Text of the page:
How would your estate planning attorney use a partnership or limited liability company to enable you to give it away but maintain control? Your estate planning attorney would prepare an agreement, assume a family partnership, and have you transfer your financial and investment real estate into the partnership in return for 2% general partner interests and 98% limited partner interests. You would then begin the process of making gifts of the limited partnership units to your children or trusts for their benefit. But because you retain the 2% general partnership interest, you are in control. You can give it away but maintain control.
Do you have an overall estate plan in place? All of your estate planning documents must be carefully designed to fit together to create a business succession plan that works. In fact, it is likely that your revocable trust will be the owner of the general and limited partnership interests that you will own. In that manner, you, or your successor trustee in the event of your incapacity, are able to manage the partnership without the necessity of a conservator or guardian.
Do you know how your living trust will be designed to carry out your business succession plan? Assume your daughter is the one that should run the family business when you are unable to due to an early death or incapacity prior to your retirement. With the general partnership interests owned by your living trust, you daughter can be appointed by the terms of the trust as the successor trustee who is to take over as the general partner. In this method, sibling conflicts are reduced so as to protect the business.
Are you willing to give up some control over the business? It is very important that children who are to succeed to the management of the business be given increasing management authority in proportion to their skill and experience. It not only provides for trained management replacements, it gives them the knowledge that you have respect for them and confidence in their abilities.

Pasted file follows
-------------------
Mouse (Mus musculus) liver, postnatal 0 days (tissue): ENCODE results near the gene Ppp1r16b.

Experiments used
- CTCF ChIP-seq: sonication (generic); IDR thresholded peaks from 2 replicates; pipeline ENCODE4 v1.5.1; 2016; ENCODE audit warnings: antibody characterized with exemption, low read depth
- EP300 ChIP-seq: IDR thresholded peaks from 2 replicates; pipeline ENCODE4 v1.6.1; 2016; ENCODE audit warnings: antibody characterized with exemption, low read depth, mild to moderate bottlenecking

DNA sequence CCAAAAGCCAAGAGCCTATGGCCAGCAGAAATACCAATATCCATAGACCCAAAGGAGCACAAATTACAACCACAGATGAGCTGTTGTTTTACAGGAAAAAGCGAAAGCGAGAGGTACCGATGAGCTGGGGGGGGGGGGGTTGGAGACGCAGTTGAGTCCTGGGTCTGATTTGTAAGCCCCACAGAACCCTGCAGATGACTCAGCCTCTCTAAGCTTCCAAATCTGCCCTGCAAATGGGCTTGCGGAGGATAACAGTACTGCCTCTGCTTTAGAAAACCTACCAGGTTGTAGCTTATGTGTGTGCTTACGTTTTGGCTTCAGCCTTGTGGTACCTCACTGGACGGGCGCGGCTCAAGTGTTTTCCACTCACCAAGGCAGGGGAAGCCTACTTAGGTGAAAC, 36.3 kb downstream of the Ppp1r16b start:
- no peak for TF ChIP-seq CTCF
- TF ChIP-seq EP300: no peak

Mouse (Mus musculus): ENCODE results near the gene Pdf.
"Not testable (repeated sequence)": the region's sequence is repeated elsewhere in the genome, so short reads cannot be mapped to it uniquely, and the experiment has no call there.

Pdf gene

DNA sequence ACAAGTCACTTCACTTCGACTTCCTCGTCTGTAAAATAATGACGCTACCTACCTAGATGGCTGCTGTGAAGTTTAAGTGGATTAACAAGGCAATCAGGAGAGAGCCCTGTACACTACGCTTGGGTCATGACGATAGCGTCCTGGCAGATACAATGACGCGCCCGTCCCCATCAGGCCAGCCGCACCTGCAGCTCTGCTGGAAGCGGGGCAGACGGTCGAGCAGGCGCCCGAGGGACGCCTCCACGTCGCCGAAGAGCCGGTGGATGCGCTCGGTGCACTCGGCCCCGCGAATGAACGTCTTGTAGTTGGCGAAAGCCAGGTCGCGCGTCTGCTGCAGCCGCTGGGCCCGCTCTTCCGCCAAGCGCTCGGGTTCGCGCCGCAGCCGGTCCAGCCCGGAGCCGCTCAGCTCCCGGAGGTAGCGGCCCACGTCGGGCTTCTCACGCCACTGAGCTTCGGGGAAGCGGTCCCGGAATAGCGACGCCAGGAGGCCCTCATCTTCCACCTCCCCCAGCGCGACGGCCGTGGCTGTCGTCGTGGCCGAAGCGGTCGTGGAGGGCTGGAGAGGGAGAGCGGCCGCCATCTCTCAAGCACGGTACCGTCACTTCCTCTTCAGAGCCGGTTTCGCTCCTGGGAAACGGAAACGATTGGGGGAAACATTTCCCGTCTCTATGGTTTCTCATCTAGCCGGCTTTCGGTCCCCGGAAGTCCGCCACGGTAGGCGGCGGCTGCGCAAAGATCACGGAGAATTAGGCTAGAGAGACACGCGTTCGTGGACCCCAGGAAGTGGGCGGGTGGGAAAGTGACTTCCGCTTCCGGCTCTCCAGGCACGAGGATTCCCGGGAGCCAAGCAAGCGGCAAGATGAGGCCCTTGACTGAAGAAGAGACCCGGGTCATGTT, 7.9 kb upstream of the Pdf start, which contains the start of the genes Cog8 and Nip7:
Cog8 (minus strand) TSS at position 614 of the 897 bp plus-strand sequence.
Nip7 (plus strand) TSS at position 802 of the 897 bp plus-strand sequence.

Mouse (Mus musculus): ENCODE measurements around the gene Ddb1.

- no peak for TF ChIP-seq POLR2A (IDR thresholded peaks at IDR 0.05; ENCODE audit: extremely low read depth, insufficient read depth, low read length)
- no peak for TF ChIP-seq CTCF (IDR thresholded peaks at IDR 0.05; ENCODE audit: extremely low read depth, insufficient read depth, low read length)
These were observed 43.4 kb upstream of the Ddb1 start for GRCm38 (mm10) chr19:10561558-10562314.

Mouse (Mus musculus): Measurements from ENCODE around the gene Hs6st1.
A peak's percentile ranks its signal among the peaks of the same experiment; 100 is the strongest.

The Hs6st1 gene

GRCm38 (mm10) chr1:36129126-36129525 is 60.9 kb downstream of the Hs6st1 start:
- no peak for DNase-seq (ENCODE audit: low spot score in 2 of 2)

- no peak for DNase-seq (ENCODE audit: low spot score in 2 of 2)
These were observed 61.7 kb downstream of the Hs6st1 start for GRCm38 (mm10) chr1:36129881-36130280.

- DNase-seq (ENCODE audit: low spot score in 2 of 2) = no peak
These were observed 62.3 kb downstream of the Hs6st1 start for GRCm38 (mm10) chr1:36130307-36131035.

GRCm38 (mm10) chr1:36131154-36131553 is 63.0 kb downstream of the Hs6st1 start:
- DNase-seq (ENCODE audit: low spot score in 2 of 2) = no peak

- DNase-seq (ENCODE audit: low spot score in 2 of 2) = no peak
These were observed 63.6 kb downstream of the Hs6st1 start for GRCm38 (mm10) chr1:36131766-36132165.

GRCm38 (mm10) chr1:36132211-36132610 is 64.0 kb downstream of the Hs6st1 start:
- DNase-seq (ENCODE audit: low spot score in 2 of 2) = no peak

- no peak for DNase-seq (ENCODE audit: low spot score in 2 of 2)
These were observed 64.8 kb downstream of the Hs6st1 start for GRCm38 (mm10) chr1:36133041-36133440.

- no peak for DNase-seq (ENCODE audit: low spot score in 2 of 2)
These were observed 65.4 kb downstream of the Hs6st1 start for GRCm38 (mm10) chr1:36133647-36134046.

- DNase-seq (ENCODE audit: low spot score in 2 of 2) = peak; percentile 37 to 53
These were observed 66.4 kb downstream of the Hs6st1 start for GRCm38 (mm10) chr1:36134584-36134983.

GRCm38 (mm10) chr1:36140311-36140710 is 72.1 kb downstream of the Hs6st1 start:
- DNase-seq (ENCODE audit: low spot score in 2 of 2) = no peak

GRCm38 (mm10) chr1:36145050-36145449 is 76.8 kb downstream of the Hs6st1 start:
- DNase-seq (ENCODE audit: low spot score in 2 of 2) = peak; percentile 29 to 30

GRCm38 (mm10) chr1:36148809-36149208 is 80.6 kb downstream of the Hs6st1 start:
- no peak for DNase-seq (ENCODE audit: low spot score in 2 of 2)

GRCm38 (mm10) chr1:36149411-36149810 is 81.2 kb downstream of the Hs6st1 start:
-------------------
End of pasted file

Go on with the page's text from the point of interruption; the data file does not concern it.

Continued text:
Are you and your spouse in agreement as to the ultimate disposition of the family business? All too often, the spouse who performs most of the management of the family business fails to take into consideration the wishes of the inactive, or less visible, spouse. This may cause the business succession planning efforts to take longer, be more costly or perhaps even fail. One example is the management spouse schedules a business succession planning meeting with the estate planning attorney and does not invite the less active spouse.
Are you willing to face the reality that you will die or retire at some time? First generation family business owners are rare and unique breed of entrepreneur. Typically, both spouses have long and hard for the family business. They have sacrificed much to grow the family business so as to leave a legacy to their family. However, when it comes time to begin the planning, there are always too busy. It seems there is no sense of mortality and many plan “to die in the saddle.”
Are you willing to pay the costs of business succession planning?Business succession planning may entail more professional costs than the typical business owner is used to paying, other than litigation costs. One reason is that there needs to be a team of professionals working to design and implement a plan for you and your family that will be successful. This is not the time to be “penny wise and pound foolish.” A sound business succession plan is an investment that will pay off for you and your heirs for generations to come.
Are you willing to deal with a certain amount of complexity in your business succession planning? It is without question true that there are tremendous estate and gift tax savings to be had from a more complex business succession plan than a simple one. However, in the final analysis, you must be comfortable with the business succession strategies that you adopt to protect your family. Otherwise, the plan will fail.
Are you willing to accept the advice of professionals? Owners of family businesses are the bedrock of the American economic system. They employ most of the employees in the country and are responsible for many innovations. Remember, Microsoft was a family-owned business. However, entrepreneurs may also be difficult to counsel. They are typically confident and skilled decision makers. Unfortunately, the skills necessary for successful business succession planning are likely something the owner is unfamiliar with. It takes a leap of faith to accept the advice of others. It is also necessary to protect the family business.
Are you concerned enough to take action? The skills of your advisors or the importance to your family of business succession planning are meaningless, unless you take action. The most important aspect of business succession planning is for the owners to become convinced that they need to take positive steps or have their family business disappear due to a lack of planning. Do not let that happen to your family business!